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Windows 8 Tip: Reclaim Disk Space After an Upgrade

Windows 8 Tip: Reclaim Disk Space After an Upgrade

Yep, we’re going to talk about Windows.old

When you upgrade from a previous Windows version to Windows 8, Setup automatically stores much of your previous Windows install in a special folder so you can recover information later if need be. But this folder takes up a ton of disk space, and if you don’t need its contents, you can safely remove it to recover that space. There’s just one trick you need to know about first.

This folder, called Windows.old (“windows dot old”) lives in the root of the C: drive after an upgrade to Windows 8. (This worked similarly in previous Windows versions as well.) You will see this folder after any upgrade type in which you did not format the hard drive during the upgrade.

Note: You only get the option to reformat if you run Setup by booting the PC with a Setup DVD or USB media, so if you used the Windows 8 web-based installer, as I recommend, you almost certainly have a Windows.old folder.)

So what is this thing?

Windows.old contains a backup of the files on your PC from before the upgrade. Setup puts these files in Windows.old just in case, so that you don’t lose anything important during the upgrade. This is certainly appreciated, but because Windows doesn’t tell you that this folder is there, many people are unknowingly giving up a lot of disk space to a backup they don’t need or want. So you can remove the folder to reclaim that space.

A lot of space. This folder will usually take up 15 GB or more of disk space, often much, much more. So the savings can be enormous.

That said, Windows.old doesn’t include your entire previous Windows install, of course. But it does include contents from the Windows, Documents and Settings, and Program Files (and Program Files (x86)) folders. So you can drill into your old Documents, Music, Pictures, and Videos folders, for example, and recover data files from there if needed.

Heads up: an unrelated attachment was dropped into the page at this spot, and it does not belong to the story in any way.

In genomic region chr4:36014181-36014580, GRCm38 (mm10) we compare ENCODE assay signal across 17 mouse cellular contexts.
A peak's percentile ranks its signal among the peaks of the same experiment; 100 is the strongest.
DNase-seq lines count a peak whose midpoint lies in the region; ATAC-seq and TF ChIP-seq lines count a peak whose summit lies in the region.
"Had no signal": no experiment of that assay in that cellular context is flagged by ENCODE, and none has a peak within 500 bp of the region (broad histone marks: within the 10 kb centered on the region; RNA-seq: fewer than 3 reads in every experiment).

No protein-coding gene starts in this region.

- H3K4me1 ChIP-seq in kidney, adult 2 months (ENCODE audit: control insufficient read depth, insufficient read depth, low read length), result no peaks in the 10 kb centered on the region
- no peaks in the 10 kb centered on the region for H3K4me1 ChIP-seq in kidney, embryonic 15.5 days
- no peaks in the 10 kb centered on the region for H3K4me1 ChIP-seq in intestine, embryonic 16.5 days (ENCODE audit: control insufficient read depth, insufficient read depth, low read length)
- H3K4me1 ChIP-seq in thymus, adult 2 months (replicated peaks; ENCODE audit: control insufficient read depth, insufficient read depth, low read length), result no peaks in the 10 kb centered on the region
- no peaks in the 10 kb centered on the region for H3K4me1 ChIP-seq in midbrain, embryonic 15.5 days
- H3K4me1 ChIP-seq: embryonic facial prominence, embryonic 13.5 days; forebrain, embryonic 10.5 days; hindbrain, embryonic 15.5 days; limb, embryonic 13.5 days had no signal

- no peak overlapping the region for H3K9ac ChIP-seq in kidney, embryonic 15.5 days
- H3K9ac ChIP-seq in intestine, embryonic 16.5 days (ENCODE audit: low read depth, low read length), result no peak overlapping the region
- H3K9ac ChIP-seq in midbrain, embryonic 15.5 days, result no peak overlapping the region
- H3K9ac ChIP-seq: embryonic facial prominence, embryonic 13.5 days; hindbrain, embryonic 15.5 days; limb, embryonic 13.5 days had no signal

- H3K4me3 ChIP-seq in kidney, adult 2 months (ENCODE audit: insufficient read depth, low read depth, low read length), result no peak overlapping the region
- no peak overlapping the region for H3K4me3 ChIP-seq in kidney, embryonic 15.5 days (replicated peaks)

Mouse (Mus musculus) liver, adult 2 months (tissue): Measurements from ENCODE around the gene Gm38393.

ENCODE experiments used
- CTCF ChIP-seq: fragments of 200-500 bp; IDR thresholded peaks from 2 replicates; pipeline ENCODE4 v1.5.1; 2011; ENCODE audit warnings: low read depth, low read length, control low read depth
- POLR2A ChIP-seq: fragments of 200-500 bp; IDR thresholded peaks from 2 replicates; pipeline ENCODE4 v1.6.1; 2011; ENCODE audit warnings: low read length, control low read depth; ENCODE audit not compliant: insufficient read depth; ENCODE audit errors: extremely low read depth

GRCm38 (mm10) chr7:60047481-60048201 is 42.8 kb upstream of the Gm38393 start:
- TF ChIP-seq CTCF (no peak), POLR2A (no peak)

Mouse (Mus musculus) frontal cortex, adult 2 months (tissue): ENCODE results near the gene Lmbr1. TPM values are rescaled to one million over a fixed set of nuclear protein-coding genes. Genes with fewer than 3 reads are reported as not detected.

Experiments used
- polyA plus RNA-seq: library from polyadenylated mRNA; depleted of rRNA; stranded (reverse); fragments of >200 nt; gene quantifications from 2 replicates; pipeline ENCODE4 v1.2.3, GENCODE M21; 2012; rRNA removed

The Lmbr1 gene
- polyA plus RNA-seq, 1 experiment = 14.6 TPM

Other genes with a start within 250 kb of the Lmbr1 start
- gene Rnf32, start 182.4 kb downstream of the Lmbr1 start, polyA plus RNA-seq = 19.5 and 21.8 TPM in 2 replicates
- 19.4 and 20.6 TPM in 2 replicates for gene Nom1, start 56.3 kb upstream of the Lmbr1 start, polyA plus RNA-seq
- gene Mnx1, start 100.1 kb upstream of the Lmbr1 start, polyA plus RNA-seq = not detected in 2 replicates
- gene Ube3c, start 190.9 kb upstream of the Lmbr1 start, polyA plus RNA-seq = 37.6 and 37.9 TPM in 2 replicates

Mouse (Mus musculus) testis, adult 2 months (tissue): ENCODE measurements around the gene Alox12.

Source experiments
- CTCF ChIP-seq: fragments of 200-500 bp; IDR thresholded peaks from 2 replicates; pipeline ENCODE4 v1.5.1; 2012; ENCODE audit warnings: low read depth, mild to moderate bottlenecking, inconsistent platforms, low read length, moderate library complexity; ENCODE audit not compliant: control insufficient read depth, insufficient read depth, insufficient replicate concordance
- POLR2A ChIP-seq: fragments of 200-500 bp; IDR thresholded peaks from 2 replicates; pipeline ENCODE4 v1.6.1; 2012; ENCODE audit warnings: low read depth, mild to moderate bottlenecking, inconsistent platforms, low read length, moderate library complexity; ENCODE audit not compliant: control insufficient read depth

Note that you should not remove this folder immediately after an upgrade. After all, you may actually need something in there. So you should consider letting it sit for a few weeks, just in case, and perhaps give yourself a calendar reminder to remove it a few weeks down the road. Alternatively, you could optionally copy it to an extern USB disk or memory device before deleting it.

OK, if you’re sure you don’t need or want Windows.old, here’s the drill.

You cannot delete this folder normally. That is, you cannot simply select it and hit the DELETE key on your keyboard: Windows will complain that you need permission to perform this action.

To delete the folder, however, you must find and run an infrequently needed Windows utility called Disk Cleanup. (As always, Start Search is your friend.)

By default, Disk Cleanup does not include Windows.old in the list of items it can remove to reclaim disk space. So click the Clean up system files button. Disk Cleanup will restart and you will now see an option called Previous Windows installation(s) in the list. You’ll know this is the one because it will have an enormous amount (many gigabytes) of disk space savings associated with it.

Select this item and click OK. After a confirmation, Disk Cleanup will do the deed and you’ll find a lot of additional free space on your PC’s disk.

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